The Forsaken opens with a prologue. Ten year old Alenna Shawcross witnesses the traumatic event of the police breaking into the family home and dragging her parents off making her a ward of the United Northern Alliance (UNA).
Six years later, Alenna is on a field trip to the Harka Museum, which shows Prison Island Alpha via a camera on the island… where they’re shipped if they fail the Government Personality Profile Test (GPPT) and labelled ‘Unanchored Souls’. The reader is introduced to the background of the UNA and the political climate they live in. The next day, Alenna queues up for the GPPT not even worried about the test expecting to pass having been an obedient member of society – and wakes up on the island.
From the moment Alenna wakes up on the ‘wheel’ the reader experiences the terror and fear of trying to stay alive, to survive. We’re introduced to the warring factions as the drones from The Monk (who appear crazy, drugged and filthy) try to steal her away from Gadya, a hunter from the blue sector. They make it to the village and we’re introduced to their way of life they’ve made for themselves and the roles they play. Alenna realises these people aren’t criminals or insane and so begins the thoughts behind the testing and what it really means. Danger doesn’t only come from the warring factions. There’s the sickness and it’s not long before we find out about the feelers – mechanical arms that come down from the sky and take the prisoners for what purpose nobody knows. We experience a quest with Alenna as a small group head off to the grey area where it’s said the planes arrive and depart.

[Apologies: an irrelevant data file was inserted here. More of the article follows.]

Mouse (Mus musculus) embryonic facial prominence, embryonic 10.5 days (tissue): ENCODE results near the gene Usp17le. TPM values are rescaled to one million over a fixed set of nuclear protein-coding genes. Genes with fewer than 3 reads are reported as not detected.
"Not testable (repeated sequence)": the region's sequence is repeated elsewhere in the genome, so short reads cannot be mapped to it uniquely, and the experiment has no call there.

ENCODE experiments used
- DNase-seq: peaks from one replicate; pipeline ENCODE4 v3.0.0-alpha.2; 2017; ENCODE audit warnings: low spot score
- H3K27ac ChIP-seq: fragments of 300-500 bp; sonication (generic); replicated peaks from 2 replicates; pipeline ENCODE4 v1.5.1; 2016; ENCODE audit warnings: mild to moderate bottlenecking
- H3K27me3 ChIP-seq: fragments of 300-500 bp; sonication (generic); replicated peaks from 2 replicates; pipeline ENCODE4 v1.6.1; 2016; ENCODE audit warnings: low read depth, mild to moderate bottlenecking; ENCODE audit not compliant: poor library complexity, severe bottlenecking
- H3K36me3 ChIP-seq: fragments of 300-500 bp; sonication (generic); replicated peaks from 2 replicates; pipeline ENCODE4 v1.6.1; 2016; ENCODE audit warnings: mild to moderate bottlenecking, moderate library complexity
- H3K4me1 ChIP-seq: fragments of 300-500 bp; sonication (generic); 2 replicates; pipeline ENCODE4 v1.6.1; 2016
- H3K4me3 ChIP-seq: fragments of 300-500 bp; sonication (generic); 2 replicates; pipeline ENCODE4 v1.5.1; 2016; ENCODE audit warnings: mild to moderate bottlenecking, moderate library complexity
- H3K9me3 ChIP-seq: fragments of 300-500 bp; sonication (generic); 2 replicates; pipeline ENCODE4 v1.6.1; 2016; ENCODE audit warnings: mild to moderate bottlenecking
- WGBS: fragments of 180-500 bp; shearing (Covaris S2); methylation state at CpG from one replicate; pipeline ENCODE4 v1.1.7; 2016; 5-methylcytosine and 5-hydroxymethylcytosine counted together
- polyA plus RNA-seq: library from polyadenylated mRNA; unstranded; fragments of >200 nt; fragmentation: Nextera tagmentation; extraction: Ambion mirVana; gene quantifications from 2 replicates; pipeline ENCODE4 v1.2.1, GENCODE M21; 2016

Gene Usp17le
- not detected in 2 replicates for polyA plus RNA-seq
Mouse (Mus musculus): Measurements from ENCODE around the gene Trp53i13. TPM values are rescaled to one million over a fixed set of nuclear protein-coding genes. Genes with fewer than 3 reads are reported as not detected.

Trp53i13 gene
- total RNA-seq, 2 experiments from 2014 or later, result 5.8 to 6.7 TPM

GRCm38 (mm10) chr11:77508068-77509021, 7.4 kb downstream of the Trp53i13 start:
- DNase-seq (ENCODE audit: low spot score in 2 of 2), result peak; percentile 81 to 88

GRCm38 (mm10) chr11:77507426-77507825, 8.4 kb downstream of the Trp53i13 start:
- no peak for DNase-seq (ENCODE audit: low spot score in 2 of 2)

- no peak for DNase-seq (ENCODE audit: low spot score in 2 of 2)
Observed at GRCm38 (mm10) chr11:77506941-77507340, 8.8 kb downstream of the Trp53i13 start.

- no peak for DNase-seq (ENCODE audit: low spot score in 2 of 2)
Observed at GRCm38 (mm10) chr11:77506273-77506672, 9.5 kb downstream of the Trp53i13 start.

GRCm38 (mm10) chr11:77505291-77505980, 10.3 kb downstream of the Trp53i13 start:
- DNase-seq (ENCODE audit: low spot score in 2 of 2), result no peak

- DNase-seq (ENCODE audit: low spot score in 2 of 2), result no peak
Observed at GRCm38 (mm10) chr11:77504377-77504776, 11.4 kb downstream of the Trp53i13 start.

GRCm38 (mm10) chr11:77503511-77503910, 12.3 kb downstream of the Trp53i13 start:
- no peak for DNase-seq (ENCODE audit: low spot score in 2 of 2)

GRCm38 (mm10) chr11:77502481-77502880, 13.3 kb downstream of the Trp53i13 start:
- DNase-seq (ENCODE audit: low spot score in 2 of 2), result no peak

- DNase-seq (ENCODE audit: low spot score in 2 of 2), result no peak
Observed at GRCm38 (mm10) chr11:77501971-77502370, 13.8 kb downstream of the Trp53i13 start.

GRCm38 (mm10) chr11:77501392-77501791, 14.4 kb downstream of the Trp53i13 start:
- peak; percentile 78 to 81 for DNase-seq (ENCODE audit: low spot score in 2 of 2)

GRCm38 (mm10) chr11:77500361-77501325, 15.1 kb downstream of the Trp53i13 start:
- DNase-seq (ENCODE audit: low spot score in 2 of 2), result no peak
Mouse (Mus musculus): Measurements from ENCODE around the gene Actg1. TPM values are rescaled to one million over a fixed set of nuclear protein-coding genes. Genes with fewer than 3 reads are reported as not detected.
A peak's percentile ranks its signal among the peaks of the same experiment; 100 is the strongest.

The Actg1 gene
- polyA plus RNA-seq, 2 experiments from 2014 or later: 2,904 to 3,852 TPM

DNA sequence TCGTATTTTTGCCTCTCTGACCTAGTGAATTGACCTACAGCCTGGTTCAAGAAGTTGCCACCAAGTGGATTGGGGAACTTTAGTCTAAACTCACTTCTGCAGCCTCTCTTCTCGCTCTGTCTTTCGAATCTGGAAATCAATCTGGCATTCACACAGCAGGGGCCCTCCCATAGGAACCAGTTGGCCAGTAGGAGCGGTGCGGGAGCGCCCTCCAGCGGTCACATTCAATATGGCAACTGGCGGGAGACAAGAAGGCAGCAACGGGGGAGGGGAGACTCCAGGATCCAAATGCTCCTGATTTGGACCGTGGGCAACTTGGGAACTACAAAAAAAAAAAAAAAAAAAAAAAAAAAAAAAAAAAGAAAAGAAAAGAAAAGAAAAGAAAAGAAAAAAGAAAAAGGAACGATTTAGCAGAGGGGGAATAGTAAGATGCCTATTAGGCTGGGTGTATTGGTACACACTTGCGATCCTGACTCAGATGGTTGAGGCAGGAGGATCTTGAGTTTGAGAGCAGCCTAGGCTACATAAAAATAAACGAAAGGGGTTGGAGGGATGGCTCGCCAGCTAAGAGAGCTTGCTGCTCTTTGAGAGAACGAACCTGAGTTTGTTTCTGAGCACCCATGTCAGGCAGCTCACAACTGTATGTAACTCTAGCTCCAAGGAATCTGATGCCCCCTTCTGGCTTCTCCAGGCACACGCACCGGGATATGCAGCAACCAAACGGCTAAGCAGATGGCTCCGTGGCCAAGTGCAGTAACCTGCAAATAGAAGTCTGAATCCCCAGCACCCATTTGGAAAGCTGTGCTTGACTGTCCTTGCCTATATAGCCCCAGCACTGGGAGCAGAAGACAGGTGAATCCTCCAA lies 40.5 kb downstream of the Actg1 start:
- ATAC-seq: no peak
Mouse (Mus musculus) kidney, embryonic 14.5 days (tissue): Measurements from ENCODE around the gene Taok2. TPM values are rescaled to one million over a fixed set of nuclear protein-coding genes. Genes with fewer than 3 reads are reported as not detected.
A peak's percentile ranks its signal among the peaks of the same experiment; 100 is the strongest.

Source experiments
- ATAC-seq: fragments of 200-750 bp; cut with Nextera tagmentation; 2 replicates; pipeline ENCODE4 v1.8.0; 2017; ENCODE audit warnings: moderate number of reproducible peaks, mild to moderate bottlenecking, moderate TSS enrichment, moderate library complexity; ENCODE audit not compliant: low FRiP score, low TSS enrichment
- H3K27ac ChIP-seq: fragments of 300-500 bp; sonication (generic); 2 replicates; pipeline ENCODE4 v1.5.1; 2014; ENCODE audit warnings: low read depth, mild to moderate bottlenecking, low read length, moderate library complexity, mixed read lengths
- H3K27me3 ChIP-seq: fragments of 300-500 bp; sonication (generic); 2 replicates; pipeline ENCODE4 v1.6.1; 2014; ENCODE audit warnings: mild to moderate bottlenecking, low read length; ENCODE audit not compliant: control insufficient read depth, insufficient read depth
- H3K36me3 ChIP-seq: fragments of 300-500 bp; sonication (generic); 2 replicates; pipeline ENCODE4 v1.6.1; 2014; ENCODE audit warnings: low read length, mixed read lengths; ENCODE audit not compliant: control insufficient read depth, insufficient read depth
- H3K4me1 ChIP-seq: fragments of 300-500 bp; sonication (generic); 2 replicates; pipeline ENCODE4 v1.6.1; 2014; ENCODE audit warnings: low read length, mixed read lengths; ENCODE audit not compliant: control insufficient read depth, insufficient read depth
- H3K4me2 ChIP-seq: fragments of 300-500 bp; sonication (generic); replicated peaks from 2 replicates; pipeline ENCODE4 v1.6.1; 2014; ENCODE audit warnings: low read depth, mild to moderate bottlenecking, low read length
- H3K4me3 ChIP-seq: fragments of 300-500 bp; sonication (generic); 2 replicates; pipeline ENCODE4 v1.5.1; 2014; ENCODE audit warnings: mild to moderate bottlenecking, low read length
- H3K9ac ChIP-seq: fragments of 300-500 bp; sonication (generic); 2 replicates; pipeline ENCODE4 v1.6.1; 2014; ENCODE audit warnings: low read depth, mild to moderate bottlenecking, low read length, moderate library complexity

It’s not all about survival though as jealousies and emotions are also a theme explored in The Forsaken through Gadya, Alenna and Liam. Gadya and Liam have past history, which affects the friendship that Gadya and Alenna form. There are some pretty tense scenes because of this and when you need everyone on your side …
Other interesting concepts are explored briefly when Alenna realises how the drones see them, the villagers – and how The Monk feels about his devotees. Philosophical thoughts!
Alenna is a character that we see grow. Narrated in the first person the reader can identify with her character and her thoughts. Motivated by information she finds out about her parents, she comes through again and again, putting herself into all sorts of jeopardy for others and experiencing intense physical pain. She is a brilliant lead character that pulls the plot together and involves the reader with her questions.
My favourite scene has to be on the ice of the lake. This was so tense with the fighting, hardship and death. It clearly showed the bond between the characters … and there is a big reveal!
When we first set foot on the island, the plot reminded me of the Lord of the Flies. I had also seen The Forsaken compared to The Hunger Games. There are similarities but ultimately, The Forsaken is unique as we become more involved with the plot and the characters. This dystopian world set in 2032 has been so well crafted by the author. I love it! As well as the action which has a fast pace (and is nerve tingling and page turning) there’s intrigue and surprises too. For me, The Forsaken was an engrossing read and a truly brilliant start to a trilogy. There are quite a few scenes that could easily be transferred to a console game and I think it would make an epic movie! Lisa Stasse is a debut author with talent. I can’t wait for the next story in the trilogy.
I would like to thank Orchard for providing a copy in exchange for an honest review.